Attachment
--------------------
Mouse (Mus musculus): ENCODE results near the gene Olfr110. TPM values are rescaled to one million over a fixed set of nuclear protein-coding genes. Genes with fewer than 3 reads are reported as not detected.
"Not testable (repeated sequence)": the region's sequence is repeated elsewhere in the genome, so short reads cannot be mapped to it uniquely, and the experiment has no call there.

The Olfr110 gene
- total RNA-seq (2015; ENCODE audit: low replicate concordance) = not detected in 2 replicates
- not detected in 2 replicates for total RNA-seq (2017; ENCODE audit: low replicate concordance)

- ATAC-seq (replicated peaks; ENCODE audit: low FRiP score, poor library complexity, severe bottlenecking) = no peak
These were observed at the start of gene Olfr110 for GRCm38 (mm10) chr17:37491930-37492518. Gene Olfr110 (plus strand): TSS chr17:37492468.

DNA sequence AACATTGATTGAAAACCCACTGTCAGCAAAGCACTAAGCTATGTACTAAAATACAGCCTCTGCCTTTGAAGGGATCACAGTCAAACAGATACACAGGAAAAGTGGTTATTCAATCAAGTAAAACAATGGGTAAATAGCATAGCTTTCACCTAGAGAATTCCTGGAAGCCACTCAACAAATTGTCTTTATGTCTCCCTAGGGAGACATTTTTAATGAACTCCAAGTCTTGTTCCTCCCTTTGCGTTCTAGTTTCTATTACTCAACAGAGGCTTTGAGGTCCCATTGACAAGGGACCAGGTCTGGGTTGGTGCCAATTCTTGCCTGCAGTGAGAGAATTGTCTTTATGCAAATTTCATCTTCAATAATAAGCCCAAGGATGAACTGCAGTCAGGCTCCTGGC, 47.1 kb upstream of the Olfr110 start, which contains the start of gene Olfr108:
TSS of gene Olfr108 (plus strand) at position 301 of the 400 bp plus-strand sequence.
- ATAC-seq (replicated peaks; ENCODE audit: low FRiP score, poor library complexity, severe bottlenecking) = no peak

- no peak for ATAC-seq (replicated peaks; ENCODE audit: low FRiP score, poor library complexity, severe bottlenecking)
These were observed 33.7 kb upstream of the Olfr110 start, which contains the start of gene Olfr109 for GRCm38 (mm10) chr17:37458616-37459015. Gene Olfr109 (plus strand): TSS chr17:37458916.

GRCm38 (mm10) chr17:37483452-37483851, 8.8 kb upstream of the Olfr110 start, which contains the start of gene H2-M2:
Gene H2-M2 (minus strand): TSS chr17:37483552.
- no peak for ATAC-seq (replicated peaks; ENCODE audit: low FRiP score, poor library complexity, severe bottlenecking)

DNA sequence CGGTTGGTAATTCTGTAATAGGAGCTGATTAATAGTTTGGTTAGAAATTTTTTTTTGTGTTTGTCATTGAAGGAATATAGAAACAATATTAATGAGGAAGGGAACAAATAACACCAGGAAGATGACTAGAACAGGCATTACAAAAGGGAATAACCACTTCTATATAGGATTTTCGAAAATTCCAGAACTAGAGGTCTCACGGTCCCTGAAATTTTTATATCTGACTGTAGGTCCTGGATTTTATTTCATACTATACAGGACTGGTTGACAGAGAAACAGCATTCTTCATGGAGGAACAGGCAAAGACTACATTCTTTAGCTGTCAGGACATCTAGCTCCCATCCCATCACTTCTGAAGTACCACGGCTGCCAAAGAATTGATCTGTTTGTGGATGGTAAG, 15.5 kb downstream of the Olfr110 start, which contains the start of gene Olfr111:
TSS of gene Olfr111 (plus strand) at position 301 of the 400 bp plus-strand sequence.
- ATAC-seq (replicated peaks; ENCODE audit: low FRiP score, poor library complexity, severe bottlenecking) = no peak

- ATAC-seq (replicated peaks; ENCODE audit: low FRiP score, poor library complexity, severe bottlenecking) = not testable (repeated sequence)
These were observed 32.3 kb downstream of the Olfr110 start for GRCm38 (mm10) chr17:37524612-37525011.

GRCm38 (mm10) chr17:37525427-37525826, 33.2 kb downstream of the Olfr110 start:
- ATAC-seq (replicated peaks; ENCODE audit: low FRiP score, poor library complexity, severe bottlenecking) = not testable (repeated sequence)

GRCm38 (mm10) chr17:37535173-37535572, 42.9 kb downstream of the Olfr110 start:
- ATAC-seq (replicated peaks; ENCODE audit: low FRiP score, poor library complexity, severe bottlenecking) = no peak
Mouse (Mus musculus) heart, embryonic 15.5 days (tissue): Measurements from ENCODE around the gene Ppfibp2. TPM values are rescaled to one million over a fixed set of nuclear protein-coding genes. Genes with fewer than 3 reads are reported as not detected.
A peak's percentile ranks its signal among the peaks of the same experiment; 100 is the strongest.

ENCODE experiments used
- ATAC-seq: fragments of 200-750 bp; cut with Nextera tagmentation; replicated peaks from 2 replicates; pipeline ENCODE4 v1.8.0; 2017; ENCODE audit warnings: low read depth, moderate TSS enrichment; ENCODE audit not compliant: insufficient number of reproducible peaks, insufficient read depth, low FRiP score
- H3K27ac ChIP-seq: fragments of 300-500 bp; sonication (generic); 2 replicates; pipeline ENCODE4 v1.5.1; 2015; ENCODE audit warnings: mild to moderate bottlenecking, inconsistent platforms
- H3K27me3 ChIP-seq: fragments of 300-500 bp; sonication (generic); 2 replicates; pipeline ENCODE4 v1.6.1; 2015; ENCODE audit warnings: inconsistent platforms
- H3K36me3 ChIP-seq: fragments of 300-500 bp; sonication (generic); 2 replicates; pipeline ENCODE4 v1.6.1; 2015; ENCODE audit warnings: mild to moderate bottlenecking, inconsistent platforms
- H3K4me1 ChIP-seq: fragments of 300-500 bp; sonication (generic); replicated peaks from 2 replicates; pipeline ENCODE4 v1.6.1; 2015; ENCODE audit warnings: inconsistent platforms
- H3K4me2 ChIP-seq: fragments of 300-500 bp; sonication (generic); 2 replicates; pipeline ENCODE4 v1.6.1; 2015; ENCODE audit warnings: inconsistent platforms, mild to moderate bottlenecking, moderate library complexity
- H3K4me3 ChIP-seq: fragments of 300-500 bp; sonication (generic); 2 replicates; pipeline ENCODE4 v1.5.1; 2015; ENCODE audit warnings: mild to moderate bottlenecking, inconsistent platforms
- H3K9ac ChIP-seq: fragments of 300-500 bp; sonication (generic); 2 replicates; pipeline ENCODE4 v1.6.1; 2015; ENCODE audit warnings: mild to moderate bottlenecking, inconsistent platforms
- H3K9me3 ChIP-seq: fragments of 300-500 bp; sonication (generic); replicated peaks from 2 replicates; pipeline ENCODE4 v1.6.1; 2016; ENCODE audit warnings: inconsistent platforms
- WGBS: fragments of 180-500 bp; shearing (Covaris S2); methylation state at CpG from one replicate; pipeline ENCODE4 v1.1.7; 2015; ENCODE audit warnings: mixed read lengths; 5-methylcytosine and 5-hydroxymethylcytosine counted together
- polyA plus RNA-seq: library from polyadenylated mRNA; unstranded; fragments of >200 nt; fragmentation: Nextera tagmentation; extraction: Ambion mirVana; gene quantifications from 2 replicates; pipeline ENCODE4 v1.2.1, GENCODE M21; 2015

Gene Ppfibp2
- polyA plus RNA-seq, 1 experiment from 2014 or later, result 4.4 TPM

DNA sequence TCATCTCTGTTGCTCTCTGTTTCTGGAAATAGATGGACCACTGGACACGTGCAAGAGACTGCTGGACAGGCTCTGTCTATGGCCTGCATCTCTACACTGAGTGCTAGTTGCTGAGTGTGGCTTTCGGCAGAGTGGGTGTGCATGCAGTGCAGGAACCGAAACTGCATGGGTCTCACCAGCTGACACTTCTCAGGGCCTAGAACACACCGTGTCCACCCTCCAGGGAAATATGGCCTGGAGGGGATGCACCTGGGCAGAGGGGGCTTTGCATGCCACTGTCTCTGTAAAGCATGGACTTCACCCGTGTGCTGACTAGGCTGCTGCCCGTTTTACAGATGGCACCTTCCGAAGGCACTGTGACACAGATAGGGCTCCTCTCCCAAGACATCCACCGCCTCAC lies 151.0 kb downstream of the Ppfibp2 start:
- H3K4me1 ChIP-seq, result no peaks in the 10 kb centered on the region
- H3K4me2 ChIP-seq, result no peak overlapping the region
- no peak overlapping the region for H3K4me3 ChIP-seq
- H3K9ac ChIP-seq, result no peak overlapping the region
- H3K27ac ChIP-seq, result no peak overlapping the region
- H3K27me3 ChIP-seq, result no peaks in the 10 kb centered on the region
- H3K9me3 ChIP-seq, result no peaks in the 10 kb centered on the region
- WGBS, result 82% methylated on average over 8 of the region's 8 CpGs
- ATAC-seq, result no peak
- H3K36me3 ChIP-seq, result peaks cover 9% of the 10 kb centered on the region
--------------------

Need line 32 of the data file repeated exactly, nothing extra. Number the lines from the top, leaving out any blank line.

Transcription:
- H3K4me1 ChIP-seq: fragments of 300-500 bp; sonication (generic); replicated peaks from 2 replicates; pipeline ENCODE4 v1.6.1; 2015; ENCODE audit warnings: inconsistent platforms